The cardboard box sat high on the top shelf of my bedroom closet, shoved behind a mountain of fabric scraps and a snow globe that held a bride and groom in a passionate embrace—a wedding gift from twenty years ago. I was searching for a belt for my new pair of jeans when my eyes rested on the box. I felt a pull, a force that cajoled me to come closer. The belt forgotten, I jumped up first to grab the statue, a second time to shove the fabric aside, and with my third jump, I managed to knock the box to the shelf’s edge. Then stretching on my tiptoes, I gave the box a hard shove. Things happened fast. The box tumbled into my outstretched hands like a happy toddler jumping off the monkey bars into his mother’s waiting arms.
I plopped on the hardwood floor and untied the twine that held the box hostage. Dust greeted my nose, and I resisted the urge to sneeze as I yanked the lid free. I blinked. Piles of crinkle-edged black and white photos gazed up at me. They pleaded for me to take a look. I picked one up and smiled.
The photo of the little girl showed baggy shorts to her knees, a tank top, and two pigtails resting on thin shoulders. Although in black and white, I remembered the flowered shorts—her favorite—and behind her, the garden diligently tended by her father bursting with corn that tickled the clouds, tomatoes, and bell peppers that didn’t ring. She never understood why. The girl beamed up at the camera, her small hands holding up a large mason jar that held a blotch of gray. I imagined the blotch was a flaw, a smudge from dirty fingers, or the result of poor photography. Then I remembered. It was none of those things.
The smudge was a large Monarch butterfly, its black; its claw-like feet clutched the shriveled-up twig the girl had placed inside hoping it would make the butterfly feel at home. She was proud of her find, that much was sure, based on her upward grin and the defiant tilt of her head. If I could ask the girl what she thought at that moment—after her mother snapped the photo on a whim—she would say that she had just caught the most beautiful butterfly in the world. Throughout the summer of 1973, she said that often.
I remember her.
Running from flower to flower, skipping through the peony bushes that separated her yard from the neighbor’s, she hovered and crouched and sprang onto unsuspecting butterflies like a sleek, hungry lioness hunting her prey. She thrust the butterflies into jars, one after another and then used old coffee cans until she ran out of those, too. Soon, the garden shed at the rear of the yard had no more shelves to hold her butterflies, so she began setting the jars and cans on the floor. She crossed her fingers and hoped her mother wouldn’t stop by the shed to check on her as she twirled around, her arms flung out to embrace her butterfly sanctuary.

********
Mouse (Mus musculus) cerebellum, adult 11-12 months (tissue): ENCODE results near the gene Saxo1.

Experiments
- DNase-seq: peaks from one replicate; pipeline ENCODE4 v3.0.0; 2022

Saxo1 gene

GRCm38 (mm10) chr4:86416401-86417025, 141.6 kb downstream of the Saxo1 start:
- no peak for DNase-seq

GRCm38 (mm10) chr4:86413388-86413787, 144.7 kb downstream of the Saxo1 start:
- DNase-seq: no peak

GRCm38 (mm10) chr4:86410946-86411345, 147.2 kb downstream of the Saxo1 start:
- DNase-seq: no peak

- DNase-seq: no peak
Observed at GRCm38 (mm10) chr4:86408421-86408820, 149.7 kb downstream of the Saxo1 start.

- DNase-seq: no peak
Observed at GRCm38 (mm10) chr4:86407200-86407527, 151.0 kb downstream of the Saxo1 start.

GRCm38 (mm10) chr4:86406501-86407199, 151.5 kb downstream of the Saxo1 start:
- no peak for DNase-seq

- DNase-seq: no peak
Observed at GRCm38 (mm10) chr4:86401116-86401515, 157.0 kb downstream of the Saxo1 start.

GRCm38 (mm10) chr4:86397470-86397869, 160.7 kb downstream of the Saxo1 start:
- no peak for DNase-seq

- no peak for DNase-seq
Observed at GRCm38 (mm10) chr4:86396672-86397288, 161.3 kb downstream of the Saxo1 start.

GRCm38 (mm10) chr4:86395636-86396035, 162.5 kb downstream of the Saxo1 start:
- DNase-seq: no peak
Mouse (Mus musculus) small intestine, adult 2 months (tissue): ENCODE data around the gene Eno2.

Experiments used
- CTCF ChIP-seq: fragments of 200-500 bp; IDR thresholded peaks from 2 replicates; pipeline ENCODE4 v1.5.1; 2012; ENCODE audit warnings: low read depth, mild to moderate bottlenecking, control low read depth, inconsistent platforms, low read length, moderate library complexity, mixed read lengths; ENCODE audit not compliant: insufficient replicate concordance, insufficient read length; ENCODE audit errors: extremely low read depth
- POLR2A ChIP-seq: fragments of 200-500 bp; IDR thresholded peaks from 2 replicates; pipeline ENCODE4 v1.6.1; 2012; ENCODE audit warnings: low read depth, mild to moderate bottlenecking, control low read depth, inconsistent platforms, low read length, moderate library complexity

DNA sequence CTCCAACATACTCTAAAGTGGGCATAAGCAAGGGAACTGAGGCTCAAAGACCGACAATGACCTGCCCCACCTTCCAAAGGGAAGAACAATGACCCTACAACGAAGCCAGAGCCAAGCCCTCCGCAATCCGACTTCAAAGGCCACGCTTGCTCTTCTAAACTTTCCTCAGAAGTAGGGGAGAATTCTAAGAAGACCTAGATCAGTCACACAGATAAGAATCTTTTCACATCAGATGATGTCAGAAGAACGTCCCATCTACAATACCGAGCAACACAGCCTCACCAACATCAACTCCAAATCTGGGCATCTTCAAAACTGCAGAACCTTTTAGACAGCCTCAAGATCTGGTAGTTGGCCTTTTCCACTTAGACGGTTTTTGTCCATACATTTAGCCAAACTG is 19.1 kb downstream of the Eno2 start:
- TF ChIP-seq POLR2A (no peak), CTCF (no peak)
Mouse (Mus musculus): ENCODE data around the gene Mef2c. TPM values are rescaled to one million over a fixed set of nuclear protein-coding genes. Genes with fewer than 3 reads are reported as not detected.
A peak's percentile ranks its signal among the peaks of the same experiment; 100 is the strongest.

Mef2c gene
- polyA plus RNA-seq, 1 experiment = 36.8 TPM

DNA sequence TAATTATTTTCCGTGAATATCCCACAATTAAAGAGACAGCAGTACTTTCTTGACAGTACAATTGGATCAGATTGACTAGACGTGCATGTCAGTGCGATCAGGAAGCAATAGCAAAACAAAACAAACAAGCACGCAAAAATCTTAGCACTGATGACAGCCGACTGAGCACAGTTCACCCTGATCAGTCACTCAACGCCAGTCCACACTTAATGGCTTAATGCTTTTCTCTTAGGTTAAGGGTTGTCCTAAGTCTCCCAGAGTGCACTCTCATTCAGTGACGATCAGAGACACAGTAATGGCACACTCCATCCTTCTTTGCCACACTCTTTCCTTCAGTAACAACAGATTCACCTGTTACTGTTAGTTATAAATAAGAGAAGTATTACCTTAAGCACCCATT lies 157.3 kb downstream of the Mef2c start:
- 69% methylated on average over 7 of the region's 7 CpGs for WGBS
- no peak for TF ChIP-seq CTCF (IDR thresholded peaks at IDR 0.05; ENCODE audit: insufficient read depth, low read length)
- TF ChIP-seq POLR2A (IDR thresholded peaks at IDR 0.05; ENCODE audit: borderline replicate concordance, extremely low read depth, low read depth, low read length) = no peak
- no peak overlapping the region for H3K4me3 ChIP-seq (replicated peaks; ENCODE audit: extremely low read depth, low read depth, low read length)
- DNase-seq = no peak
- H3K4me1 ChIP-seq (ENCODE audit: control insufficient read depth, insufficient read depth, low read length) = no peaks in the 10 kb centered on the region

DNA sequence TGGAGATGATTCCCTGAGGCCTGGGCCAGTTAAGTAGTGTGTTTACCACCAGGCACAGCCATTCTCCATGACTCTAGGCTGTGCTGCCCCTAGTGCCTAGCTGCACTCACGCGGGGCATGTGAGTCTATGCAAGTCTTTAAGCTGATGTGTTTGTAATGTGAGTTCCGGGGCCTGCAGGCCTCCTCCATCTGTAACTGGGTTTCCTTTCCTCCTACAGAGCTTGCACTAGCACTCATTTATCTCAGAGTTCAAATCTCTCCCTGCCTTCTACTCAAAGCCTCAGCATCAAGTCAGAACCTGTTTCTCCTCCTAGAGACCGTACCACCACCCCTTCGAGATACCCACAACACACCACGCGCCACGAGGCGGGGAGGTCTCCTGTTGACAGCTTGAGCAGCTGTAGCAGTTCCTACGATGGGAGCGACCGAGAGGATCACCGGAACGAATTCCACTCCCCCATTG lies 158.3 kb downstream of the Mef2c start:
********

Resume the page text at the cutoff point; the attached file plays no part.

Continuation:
The girl loved butterflies ever since her grandfather pointed them out to her while he sat in his flower garden, a hose in one hand, a beer in the other. His eyes lifted to hers as he recited the different species. He’d nod and say, “That one there is a black swallowtail. And there? That’s a tiger swallowtail. The prettiest one, I think.” That’s when the girl saw something different. “What’s that?”
Her grandfather furrowed his brow. “That one is a monarch. Lots of them around here cause of the milkweed.” The girl’s eyes grew large from awe as the distance between her and the monarch grew. Her grandfather told her everything he knew about the monarch.
The monarch butterfly, sometimes called the tiger butterfly, boasted glorious orange patterns on its wings; the patterns encased by perfect black lines sprinkled with white dots like pebbles tracing a familiar path. These were the butterflies, with their vibrant colors and happy prancing, that the girl watched with tender eyes. When she told Miss. Kramer, her fourth-grade teacher, about the monarchs, Miss. Kramer said, “Did you know their wings are covered in pixie dust?” Then she laughed. “No, I’m teasing. But if you touch their wings, you’ll end up with glittery dust on your fingers. They’re scales. They have millions of them that keeps their wings colorful.” When the girl boasted that she collected monarchs and kept them in glass jars, Ms. Kramer made her promise to free them right away. “Butterflies are special, honey. You don’t want them to die, do you?” The girl promised to let them go.
Her classmate, Patrick, overheard them. He pulled her aside. “Don’t listen to her. They’re just bugs, like crickets and spiders. My brother and me catches them and pins them to a cork board. Do you do that with the ones you catch?”
She shook her head, horrified by the thought of it.
“Oh, you will.” Patrick smirked. “All butterfly catchers do that.”
She gasped because she couldn’t imagine such a thing. The next morning, she rushed to the shed to fulfill her promise to free the butterflies, but when she opened the door, a hand from the heavens reached down and struck her with such great force she cried out and staggered back.
Perhaps she always knew it would happen. That one day she would skip to the shed only 6 to find that the old mason jars and coffee cans held a grim finding—not the fluttering sound of butterflies—but instead, a pile of faded wings and curled black legs. She carried the jars and cans outside, one by one, and set each on the grass. Then, she opened the lids to shake out the insects. As the pile grew, a late summer breeze stumbled past, lifting the dried insects high into the air, until they, like her heart, tumbled back to the ground.
Her brother jogged over to stand beside her. “You killed them all. You’re a butterfly killer.” He sighed. “Wait until Mom finds out what you did!”